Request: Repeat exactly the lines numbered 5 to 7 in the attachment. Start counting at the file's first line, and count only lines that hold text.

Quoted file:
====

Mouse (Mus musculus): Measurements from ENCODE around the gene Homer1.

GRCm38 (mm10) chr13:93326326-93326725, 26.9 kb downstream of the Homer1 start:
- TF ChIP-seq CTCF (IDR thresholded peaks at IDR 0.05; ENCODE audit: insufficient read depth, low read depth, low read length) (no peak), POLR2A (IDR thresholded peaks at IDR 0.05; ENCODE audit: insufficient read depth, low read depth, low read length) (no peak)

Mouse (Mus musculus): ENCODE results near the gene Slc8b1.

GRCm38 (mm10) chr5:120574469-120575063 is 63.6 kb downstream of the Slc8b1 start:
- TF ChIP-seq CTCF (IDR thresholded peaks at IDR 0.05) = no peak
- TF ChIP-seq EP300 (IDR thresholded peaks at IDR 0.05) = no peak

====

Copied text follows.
GRCm38 (mm10) chr5:120574469-120575063 is 63.6 kb downstream of the Slc8b1 start:
- TF ChIP-seq CTCF (IDR thresholded peaks at IDR 0.05) = no peak
- TF ChIP-seq EP300 (IDR thresholded peaks at IDR 0.05) = no peak